Seen from Actor Kimi Qiao’s Suicide: Church Should Care Depressed Group
By Ruth Wang, September 21, 2016 20:09 PM
Last Friday, Chinese actor and singer Kimi Qiao or Qiao Renliang was found dead in his Shanghai apartment following a suspected suicide. The event has caused an uproar and several rumors that led to his death prevail in China.
The following day, the 28-year-old star's company declared that his death is due to long-term depression. His agent said that his parents were sad at the bad news and Qiao didn't tell his illness to his parents or friends due to his high self-esteem. She added that he suffered from insomnia for years and rumors and slander about him, especially last year, worsened his condition.
This tragedy has drawn public attention on depression that torment men's souls and lives. In fact, a lot of entertainment celebrities like Sammi Zheng and Fiona Sit suffered from depression.
This terrible disease not only grasps these glamorous famous people, but also strikes normal people around us. According to the World Health Organization, the number of people suffering from mental diseases or brain sickness worldwide reach about 450 million and 1 million suicides occur due to depression. The killer is possibly estimated to be the second largest human disease inferior to cardiovascular disease (CVD) by 2020.
It is said that the incidence rate of this disease is around 3% to 5% and the depressed patients to commit suicide possibly stay up to 10% to 15% of the total patients with depression. However, less than 20% prefecture-level hospitals are able to identify the disease and less than 10% depressed patients receive treatment.
There are tens of millions of groups with depression in China and some may be your friends or neighbors, and even people in your church. They desperately need our attention and prayer.
Billy Graham Christian Worker Handbook mentions, "The depressed person will often be concerned only with feeling better. But this is not the first priority. Rather, he or she must seek the causes which may have contributed to the depression. Putting his or her life in order spiritually will eventually eradicate the depression." Below are some conditions that depression causes torture to Christians:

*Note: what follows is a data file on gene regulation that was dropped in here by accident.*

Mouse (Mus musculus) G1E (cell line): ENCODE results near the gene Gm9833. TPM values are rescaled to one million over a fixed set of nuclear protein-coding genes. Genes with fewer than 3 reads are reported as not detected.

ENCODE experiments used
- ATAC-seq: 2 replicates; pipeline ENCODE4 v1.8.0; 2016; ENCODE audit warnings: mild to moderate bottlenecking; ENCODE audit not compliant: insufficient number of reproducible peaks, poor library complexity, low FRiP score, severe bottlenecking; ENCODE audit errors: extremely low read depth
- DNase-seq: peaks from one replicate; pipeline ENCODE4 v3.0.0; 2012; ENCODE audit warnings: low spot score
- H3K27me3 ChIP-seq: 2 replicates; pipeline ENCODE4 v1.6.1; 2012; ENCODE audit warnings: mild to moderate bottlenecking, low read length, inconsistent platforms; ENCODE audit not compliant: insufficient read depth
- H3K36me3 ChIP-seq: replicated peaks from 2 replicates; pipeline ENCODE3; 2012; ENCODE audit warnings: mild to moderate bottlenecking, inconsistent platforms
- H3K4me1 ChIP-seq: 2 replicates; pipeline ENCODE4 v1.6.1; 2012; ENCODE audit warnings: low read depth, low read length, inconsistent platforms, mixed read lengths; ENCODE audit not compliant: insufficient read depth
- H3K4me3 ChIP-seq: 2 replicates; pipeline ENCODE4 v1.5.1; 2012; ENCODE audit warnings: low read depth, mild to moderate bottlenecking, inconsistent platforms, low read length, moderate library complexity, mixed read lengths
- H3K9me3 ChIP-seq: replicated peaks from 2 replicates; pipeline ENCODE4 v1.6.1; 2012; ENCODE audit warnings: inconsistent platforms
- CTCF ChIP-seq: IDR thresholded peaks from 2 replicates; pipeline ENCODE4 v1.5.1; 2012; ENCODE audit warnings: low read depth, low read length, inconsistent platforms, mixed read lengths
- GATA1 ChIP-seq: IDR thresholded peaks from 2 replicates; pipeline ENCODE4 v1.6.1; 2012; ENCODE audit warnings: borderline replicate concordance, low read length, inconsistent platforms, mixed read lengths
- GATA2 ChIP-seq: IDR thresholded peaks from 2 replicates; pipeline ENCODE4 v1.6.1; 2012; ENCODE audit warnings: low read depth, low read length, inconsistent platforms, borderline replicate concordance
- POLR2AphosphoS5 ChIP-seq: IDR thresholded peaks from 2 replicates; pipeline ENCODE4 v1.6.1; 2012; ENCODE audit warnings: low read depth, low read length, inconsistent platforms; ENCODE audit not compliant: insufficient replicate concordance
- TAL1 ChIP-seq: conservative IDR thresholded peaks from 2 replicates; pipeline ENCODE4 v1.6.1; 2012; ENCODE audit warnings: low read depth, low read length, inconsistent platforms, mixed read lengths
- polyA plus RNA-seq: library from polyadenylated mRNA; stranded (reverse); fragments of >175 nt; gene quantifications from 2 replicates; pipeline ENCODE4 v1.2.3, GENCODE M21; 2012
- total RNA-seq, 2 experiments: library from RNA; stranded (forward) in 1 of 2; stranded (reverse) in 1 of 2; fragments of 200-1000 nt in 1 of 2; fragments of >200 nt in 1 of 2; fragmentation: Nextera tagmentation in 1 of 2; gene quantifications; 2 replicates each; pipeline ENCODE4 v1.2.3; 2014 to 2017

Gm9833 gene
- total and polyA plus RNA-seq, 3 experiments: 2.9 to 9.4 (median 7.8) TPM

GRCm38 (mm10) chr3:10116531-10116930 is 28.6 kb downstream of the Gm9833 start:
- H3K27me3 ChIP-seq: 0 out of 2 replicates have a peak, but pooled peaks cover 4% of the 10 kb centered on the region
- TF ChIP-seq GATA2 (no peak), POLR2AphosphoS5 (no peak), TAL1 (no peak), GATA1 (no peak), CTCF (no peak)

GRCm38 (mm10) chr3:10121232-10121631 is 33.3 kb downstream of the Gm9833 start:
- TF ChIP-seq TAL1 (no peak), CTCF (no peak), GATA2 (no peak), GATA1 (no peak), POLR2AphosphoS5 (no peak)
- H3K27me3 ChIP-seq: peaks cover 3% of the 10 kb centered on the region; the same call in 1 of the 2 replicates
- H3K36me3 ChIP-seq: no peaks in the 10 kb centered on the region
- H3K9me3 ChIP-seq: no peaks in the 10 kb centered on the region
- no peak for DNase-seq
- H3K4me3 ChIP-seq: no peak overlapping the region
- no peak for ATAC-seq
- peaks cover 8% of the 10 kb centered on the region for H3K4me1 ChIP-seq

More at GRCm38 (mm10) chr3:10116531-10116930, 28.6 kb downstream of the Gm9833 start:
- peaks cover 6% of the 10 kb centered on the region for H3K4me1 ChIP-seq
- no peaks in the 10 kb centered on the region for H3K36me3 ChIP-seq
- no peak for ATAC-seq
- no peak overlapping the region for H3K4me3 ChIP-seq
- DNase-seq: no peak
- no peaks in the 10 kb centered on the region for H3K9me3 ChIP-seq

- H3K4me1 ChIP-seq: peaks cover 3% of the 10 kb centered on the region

1. Christians may suffer from depression in response to adverse situations, defeats, and setbacks such as a death in the family, a rebellious son or daughter, or loss of employment.
2. Christians may also be depressed because of spiritual disobedience and unresolved sin in such areas as anger and bitterness, jealousy, grudges, divorce, or immorality.
3. Christians may also be depressed because of setting standards and goals beyond his or her ability to attain.
The handbook points out that if sin is at the heart of the problem, it should never be minimized. Neither should support be given to the idea that other things and other people are responsible for behavioral problems. Either agreeing with the depressed person in this, or not taking seriously his or her expression of sin and guilt, could prevent any real and lasting solution. Listen to the inquirer and analyze the reasons leading to depression. Encourage learning the disciplines of Bible study and prayer and suggest rearranging priorities so that they are more in line with his or her abilities. If you sense that follow-up is needed, recommend a serious commitment to professional counseling. A qualified pastor or Christian psychologist should be sought to help these people.
More from CCD
A survey looks into the confidence of younger Chinese people with regards to the country's development.
Winter tourism in northern China is on full blast this year.
Chinese passengers in Fujian can now fly to Paris through Xiamen Airlines.
Check out how this Chinese city intends to speed up the tech industry in the country.
China goes a step closer to its goals to be a global aviation power.
China turns its attention to Bohai Sea as part of its campaign against pollution
The negotiations to sort out the US-China trade dispute has restarted.
Apple denies rumors of a product ban in China.
Chinese regulators are now reviewing online video games available in the country.
China shares its position over instances of physical cash being rejected in shops.